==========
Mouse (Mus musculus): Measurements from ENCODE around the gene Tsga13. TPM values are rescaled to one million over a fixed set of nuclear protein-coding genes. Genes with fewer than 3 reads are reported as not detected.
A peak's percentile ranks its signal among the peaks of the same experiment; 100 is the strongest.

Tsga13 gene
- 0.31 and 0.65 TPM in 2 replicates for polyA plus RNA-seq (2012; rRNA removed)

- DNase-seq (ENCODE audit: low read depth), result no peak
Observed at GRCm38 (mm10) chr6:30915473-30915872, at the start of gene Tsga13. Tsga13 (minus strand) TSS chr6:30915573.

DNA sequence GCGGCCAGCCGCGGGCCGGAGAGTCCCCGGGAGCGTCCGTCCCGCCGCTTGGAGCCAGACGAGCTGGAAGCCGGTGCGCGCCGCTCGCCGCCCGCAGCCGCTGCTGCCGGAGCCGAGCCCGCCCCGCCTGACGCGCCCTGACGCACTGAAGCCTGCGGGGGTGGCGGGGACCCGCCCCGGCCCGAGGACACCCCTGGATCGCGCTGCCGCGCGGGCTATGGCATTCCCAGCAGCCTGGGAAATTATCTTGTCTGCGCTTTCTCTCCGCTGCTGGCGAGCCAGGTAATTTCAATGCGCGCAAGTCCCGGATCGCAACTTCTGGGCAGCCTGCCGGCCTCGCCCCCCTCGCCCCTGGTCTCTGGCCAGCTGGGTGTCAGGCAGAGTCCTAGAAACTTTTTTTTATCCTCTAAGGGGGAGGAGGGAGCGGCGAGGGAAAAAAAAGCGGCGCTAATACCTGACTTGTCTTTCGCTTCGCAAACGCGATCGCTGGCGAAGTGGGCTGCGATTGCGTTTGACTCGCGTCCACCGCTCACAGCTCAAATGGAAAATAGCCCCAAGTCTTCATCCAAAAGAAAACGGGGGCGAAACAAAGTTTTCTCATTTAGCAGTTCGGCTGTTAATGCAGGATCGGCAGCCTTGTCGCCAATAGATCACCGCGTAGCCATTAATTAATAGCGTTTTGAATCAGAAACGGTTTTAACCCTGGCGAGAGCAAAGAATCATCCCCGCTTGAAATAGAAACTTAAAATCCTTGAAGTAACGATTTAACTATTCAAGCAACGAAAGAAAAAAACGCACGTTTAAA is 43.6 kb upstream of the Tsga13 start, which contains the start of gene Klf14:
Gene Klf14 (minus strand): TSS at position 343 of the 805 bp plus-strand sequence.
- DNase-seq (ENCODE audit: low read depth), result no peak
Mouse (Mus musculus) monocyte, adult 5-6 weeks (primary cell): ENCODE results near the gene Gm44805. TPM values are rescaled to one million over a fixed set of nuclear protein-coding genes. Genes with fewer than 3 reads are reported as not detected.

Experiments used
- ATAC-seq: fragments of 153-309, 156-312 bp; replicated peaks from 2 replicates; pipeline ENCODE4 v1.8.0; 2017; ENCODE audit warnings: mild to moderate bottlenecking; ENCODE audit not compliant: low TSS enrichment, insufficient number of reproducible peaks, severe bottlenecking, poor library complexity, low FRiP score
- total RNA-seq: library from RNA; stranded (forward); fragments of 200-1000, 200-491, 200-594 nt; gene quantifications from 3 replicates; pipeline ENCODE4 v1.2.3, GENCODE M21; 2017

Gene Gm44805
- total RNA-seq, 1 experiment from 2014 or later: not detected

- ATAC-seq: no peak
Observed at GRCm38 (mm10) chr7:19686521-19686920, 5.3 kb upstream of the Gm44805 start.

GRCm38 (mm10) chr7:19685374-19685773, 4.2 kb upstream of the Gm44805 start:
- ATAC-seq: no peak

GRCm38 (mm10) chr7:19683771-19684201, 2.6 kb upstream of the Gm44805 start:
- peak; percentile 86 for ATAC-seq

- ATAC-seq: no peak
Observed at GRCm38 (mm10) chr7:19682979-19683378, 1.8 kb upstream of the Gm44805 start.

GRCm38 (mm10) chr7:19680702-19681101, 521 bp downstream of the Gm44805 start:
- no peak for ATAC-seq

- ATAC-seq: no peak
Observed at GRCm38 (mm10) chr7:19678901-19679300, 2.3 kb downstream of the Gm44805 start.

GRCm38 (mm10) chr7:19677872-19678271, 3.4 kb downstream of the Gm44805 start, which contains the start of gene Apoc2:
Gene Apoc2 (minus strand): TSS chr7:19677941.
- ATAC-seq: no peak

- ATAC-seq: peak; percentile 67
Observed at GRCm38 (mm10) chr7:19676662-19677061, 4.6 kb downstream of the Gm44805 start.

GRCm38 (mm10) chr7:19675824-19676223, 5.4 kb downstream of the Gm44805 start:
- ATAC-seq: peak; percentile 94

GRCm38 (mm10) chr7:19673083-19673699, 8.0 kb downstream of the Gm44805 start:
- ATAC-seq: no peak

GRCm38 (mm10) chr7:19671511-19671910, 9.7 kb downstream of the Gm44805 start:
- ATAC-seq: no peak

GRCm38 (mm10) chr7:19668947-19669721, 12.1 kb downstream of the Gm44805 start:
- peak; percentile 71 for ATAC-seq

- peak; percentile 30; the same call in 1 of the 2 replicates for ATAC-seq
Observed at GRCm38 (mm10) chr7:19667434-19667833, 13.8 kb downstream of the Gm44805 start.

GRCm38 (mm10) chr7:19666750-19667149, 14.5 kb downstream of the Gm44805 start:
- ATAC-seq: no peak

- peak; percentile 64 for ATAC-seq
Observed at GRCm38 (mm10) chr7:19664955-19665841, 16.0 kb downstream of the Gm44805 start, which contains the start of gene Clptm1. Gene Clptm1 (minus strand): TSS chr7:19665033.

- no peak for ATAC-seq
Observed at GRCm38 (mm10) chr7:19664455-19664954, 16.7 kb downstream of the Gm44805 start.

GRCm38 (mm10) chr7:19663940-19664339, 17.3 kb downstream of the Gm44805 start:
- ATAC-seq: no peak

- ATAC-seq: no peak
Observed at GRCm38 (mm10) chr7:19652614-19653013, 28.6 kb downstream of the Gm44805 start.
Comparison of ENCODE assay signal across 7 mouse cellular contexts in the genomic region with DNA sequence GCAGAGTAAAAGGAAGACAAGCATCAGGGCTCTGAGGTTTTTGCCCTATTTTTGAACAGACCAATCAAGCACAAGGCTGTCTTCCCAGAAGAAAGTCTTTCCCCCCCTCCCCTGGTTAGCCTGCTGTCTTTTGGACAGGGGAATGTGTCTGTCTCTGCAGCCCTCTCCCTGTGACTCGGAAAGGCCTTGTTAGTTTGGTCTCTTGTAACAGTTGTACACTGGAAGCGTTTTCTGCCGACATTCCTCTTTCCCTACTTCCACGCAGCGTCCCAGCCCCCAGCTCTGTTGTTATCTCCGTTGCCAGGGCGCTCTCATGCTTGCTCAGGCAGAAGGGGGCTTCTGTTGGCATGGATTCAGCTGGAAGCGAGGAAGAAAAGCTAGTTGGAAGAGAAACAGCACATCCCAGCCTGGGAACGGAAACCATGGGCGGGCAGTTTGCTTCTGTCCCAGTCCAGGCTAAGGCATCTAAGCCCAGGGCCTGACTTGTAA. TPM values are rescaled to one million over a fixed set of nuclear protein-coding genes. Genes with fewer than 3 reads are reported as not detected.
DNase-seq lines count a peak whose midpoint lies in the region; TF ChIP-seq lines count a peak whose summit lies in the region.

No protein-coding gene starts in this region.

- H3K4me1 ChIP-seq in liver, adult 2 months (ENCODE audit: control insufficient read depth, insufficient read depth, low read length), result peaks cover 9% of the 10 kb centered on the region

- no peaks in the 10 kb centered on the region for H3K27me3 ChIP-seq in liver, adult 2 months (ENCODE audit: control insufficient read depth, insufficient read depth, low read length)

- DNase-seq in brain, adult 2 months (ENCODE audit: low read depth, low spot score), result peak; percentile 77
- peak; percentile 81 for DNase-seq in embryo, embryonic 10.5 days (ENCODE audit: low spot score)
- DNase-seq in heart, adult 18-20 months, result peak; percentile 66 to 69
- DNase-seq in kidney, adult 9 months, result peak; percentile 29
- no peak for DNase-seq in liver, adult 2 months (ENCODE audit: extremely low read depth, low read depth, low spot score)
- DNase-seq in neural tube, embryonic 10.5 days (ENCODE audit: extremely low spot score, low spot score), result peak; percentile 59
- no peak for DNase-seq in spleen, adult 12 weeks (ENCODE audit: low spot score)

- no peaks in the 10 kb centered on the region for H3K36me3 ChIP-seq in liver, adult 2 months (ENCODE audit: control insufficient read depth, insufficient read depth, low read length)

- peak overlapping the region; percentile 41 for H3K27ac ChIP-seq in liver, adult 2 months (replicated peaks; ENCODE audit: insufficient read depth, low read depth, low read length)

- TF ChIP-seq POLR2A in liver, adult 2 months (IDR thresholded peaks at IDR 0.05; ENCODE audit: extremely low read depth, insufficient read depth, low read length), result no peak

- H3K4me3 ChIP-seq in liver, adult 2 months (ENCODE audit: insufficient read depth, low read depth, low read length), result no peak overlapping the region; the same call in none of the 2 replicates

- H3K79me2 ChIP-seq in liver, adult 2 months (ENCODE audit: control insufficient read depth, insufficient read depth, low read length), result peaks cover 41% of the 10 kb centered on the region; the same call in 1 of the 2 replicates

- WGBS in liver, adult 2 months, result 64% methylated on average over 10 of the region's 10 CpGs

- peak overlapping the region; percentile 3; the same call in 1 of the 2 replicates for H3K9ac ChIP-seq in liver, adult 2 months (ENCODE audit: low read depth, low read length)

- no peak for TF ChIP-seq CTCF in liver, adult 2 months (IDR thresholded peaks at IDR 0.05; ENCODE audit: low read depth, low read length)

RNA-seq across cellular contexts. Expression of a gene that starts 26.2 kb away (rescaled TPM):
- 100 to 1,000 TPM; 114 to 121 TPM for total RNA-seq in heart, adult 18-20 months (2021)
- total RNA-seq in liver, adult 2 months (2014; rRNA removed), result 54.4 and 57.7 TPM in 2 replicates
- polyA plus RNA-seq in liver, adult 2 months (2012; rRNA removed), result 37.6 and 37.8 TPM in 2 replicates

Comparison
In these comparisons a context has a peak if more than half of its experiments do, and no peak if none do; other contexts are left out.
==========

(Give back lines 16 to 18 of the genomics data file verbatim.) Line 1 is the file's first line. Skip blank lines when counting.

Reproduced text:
- ATAC-seq: no peak
Observed at GRCm38 (mm10) chr7:19686521-19686920, 5.3 kb upstream of the Gm44805 start.

GRCm38 (mm10) chr7:19685374-19685773, 4.2 kb upstream of the Gm44805 start: